Understanding the significance of aggregate composition, aggregate pore structure and paste void characteristics on the properties of cementitious systems

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Melugiri Shankaramurthy, Bharath
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Wang, Kejin
Taylor, Peter
Williams, Christopher
Beresnev, Igor
Buss, Ashley
Sturgill, Roy
Committee Member
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Civil, Construction, and Environmental Engineering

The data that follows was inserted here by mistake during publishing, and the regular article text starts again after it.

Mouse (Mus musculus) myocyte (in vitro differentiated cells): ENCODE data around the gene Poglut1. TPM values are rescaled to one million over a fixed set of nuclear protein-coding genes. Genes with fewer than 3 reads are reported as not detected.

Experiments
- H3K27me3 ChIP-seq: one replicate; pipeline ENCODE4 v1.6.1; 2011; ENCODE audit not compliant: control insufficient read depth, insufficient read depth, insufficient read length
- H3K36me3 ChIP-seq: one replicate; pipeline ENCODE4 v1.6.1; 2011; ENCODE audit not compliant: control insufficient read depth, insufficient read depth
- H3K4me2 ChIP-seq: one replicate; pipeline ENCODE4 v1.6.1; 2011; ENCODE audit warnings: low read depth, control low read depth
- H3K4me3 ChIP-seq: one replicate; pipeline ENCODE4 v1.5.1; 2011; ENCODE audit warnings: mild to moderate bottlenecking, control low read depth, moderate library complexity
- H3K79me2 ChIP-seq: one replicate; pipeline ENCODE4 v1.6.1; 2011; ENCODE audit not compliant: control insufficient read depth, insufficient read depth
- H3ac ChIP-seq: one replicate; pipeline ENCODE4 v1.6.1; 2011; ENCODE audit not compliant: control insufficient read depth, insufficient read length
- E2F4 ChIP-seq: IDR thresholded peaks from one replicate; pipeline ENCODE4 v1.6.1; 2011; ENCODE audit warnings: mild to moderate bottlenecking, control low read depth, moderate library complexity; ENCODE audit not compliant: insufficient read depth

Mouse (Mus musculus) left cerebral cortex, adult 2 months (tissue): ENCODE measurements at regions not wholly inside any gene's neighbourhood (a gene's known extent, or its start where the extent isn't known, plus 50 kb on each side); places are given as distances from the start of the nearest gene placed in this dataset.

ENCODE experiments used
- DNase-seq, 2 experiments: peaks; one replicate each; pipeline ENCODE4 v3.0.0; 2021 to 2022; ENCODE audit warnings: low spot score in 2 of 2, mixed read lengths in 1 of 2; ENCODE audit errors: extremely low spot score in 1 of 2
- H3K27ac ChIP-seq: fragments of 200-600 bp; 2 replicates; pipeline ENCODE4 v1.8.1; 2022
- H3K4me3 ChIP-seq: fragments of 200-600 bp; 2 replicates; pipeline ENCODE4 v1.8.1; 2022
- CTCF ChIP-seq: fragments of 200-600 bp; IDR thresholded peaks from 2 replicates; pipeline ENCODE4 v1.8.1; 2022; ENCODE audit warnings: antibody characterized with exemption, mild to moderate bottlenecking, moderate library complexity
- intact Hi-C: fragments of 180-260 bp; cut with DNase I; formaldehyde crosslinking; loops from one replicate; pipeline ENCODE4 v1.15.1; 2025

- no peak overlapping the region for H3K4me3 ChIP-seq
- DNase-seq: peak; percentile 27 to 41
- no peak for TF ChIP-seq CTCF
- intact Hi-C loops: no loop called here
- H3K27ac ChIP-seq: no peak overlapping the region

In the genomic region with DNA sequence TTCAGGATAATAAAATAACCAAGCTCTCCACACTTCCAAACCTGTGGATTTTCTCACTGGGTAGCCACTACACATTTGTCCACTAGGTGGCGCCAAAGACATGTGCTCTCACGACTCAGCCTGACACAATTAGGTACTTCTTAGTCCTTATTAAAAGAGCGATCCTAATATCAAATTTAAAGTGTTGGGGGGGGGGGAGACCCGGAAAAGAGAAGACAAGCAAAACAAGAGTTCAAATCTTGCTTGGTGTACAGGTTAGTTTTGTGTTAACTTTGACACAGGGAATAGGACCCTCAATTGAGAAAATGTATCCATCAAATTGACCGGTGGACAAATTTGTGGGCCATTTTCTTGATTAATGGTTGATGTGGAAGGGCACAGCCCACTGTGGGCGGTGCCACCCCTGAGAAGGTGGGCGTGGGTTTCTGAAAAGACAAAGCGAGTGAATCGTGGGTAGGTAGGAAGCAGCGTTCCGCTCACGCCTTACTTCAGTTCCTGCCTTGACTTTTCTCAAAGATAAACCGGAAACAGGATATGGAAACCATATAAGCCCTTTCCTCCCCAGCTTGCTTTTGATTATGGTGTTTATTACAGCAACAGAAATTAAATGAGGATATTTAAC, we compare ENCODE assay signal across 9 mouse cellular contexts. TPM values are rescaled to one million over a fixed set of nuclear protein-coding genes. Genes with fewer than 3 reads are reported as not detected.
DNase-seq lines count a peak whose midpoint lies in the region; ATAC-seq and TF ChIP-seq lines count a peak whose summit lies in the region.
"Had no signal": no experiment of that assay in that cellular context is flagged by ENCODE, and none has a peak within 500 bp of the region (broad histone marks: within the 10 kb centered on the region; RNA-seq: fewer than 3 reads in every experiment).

This research (summarized in chapters 2−5) was mainly focused on understanding by and large the influence of pore and void structure on the properties of cementitious systems (mortars and concretes). The major emphasis was on cementitious systems of higher performance (High Performance Concrete-HPC and Ultra-High Performance Concrete-UHPC) that are more relevant to the present day research and practice (for field application and installation). The main objectives of this research program were to (1) characterize high porosity aggregates and concrete systems containing them, (2) investigate the effect of aggregate composition and pore characteristics on transport properties of concrete, (3) understand the mechanism of water absorption due to composite pore structure, (4) study the influence of depressurized- or low pressure mixing (or vacuum mixing) on the voids structure and associated properties in cementitious mortars. Significant efforts have been made to shed light on the role of porous natural aggregates (normal weight- and not light weight-), which by far was not researched to a greater detail. Despite aggregate constituting 60−70% of concrete (by volume), the importance of their physical (for e.g., pore structure and features) and chemical properties (e.g., composition, mineralogy) for the transport characteristics of composite concrete are often overlooked. As a result, at first, related research pertaining to this topic (which are extremely rare nonetheless) were identified and critically studied to understand the major knowledge gaps. Following this, an in-depth literature review was conducted regarding the choice of test methods for evaluating the permeability of cementitious systems. Based on this, relevant test methods were carefully selected to capture the required information to greater details. Accordingly, three (out of the four) studies (Chapters 2, 3 and 4) in this research program are focused on the key roles of aggregate and their properties in the context of HPC whereas Chapter 5 aimed at understanding the effects of low pressure mixing (termed vacuum mixing) on the voids structure modification and properties of different cementitious mortars (normal strength and high performance mortars, and UHPC). Specifically, Chapter 2 discusses the relevance of aggregate composition to the development of concrete resistivity (an electrical indication of concrete durability). Using limestone and dolostone aggregates, this study highlights the importance of aggregate contribution to the changes in the aggregate-paste micromorphology and potential modifications in the concrete pore solution chemistry. For the first time, the possible mechanisms leading to such modifications are theorized based on a detailed microstructural investigation using thin section petrographic analysis and scanning electron microscopy. The research outcomes are particularly important as existing concrete surface resistivity specifications (established by various state and federal agencies) do not consider any contributions from aggregate but rather highlights the contribution only from the paste composition for the concrete resistivity development. Based on the obtained results, requirement for a future study is emphasized. Chapter 3 attempts, for the first time, to explain the influence of aggregate physical pore system features in terms of their porosity, pore size distribution, pore shapes, pore connectivity and pore network complexity on the pore structure and moisture ingress of concretes. Key pore features that could negatively impact the concrete durability are elucidated by separately analyzing the pore structure of aggregates, paste, and concretes using image analysis of thin section photomicrographs and mercury intrusion porosimetry. The moisture transport in composite concrete structure is investigated using water sorption experiments and the outcomes are phenomenologically illustrated based on the analyzed pore structure parameters. Furthermore, additional key durability indicators such as formation factor and intrinsic permeability of the different components/phases are predicted based on experimentally obtained results in this study. Recognizing the importance and relevance of the aggregate pore structure on the performance of the cementitious composites (as highlighted in Chapters 2 and 3), Chapter 4 explores the possibility of utilizing the aggregate pore index test for potential indication of coarse aggregate permeability. This is done through testing of aggregates/rock cores at various scales (as coarse aggregate mass/smaller rock plug samples/larger rock cores) and interlinking the obtained system properties (pore indices, pore sizes and sorption indices). In the absence of current test methods for measuring the aggregate permeability, the obtained results from this study seem promising to bridge this knowledge gap for extending the use of pore index test beyond its current capability to provide further insights into coarse aggregate pore network and their permeability. Chapter 5 is focused on air voids entrapment in UHPC, a major issue that could be a roadblock for the field-application of UHPC (in key applications such as bridge deck overlays, construction of joints etc.,). To this end, vacuum mixing technique was considered as a potential solution for resolving such issues to a significant extent. A comprehensive experimental program was designed for this purpose to study the benefits of this modified mixing procedure on the mechanical performance and durability of UHPC. Normal strength and high performance mortars were also considered for comparison. Possibility to engineer air-entrained vacuum mixed cementitious mortars are discussed in the context of stability of air voids/bubbles in the complex microstructure of cementitious composites.